Eurovision is an annual event that sees the entire continent joust it out, but instead of using weapons of mass destruction, they use camped-up pop songs. We’ll let you decide what’s worse.
Over the years, Britain’s unpopularity across Europe has been magnified at Eurovision, with the country almost always finding itself somewhere towards the dregs of the pile, usually falling below countries like Belarus or San Marino, despite the contrast in musical history. Even though Britain is the country that brought the world The Beatles and The Rolling Stones, Eurovision is the night when the continent gets their revenge for us also being the country that produced Ed Sheeran and Coldplay.
2006 was as shambolic for Britain as any other year, with Daz Sampson finishing 19th out of 24 entrants, which is quite the result by our standards. However, Morrissey wasn’t best pleased with the performance, and said: “I was horrified but not surprised to see the UK fail. Why didn’t they ask me?”
At the time, everybody took this as yet another tongue-in-cheek statement by Morrissey and thought he was joking about being interested in representing Britain. Surprisingly, the BBC took his comment seriously and sounded him out over becoming Britain’s entrant in 2007.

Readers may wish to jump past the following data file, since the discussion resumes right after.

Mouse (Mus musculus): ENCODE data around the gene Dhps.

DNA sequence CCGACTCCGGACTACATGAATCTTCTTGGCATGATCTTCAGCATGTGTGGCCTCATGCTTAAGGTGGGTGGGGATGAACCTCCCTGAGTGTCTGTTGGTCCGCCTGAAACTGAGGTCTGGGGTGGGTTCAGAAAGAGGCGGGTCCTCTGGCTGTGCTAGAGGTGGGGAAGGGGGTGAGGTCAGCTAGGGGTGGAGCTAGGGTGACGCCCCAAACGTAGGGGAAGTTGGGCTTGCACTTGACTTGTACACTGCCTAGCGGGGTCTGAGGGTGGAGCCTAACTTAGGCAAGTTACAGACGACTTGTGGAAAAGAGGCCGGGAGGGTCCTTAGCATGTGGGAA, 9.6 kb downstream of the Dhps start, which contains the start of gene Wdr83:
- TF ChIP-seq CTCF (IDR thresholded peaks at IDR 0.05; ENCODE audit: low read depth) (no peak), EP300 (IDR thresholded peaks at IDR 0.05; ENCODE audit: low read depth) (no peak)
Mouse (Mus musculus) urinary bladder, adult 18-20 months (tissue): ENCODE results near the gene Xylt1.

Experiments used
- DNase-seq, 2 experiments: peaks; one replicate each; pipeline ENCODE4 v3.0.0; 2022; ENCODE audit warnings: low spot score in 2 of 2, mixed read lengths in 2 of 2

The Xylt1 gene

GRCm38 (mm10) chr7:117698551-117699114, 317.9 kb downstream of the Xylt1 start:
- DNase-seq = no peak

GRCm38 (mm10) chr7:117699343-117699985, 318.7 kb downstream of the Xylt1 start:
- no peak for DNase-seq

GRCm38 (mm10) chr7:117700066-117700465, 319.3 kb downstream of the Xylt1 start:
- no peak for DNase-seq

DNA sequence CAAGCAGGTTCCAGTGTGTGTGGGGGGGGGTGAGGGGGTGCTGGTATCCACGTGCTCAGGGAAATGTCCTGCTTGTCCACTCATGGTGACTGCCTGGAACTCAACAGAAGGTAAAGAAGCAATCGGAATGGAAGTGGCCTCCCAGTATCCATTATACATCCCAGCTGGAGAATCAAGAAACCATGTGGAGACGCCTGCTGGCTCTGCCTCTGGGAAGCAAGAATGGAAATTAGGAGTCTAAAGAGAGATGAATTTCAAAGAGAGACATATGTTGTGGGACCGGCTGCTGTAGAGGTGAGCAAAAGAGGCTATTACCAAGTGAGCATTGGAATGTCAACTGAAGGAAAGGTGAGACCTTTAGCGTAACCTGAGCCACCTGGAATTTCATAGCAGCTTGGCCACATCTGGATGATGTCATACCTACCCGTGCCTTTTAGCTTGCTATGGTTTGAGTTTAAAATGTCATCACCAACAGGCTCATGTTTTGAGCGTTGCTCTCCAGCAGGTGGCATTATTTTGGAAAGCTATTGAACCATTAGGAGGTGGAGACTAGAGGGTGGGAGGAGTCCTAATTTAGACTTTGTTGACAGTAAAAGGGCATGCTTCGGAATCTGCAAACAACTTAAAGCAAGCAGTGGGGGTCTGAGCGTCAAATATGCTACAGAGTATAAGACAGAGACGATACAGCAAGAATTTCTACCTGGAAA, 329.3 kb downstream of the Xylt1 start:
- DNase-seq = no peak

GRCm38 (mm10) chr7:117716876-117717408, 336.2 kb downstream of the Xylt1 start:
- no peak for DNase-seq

After the rife speculation, the corporation was forced to make a statement addressing the rumours. A spokeswoman for the broadcaster confirmed that they were in talks with The Smiths frontman but warned the frothing public: “Nothing is confirmed at the moment.”
However, the dream was short-lived, and only a month after they went public about talks with Morrissey, they revealed that it was no longer a possibility. “Obviously a lot of artists express interest in Eurovision and we express interest in a lot of artists,” the BBC explained. “We approach quite a few of them but on this occasion, it just did not work out. We can confirm he will not be taking part.”
It’s never quite come to light why Britain didn’t elect Morrissey in 2007, and he even wrote a song to perform at the ceremony. Speaking to Hot Press in 2014, Morrissey was asked if he was still unhappy about Britain not selecting him, and the former Smiths man still hadn’t let it go. “Yes. I was all prepared with ‘I’m Throwing My Arms Around Paris’,” he replied before adding a typical Morrissey comment. “But you’ll notice that other countries will not give the UK any points ever since Tony Blair decided to drop bombs on the innocent people of Iraq. Can you blame them?”
In the end, Morrissey would release the track in 2009, and it charted around Europe, providing the Mancunian with the last laugh. Britain elected Scooch (Nope, me neither) to represent the country instead of Morrissey at Eurovision, and they admirably managed to secure 19th place, beating big hitters like Moldova and Armenia.
Morrissey performing at Eurovision would have been a spectacle and must watch, even if it was to see his ego take a bruising as he finishes below the Latvian entry thanks to the rest of Europe’s visceral dislike for the British.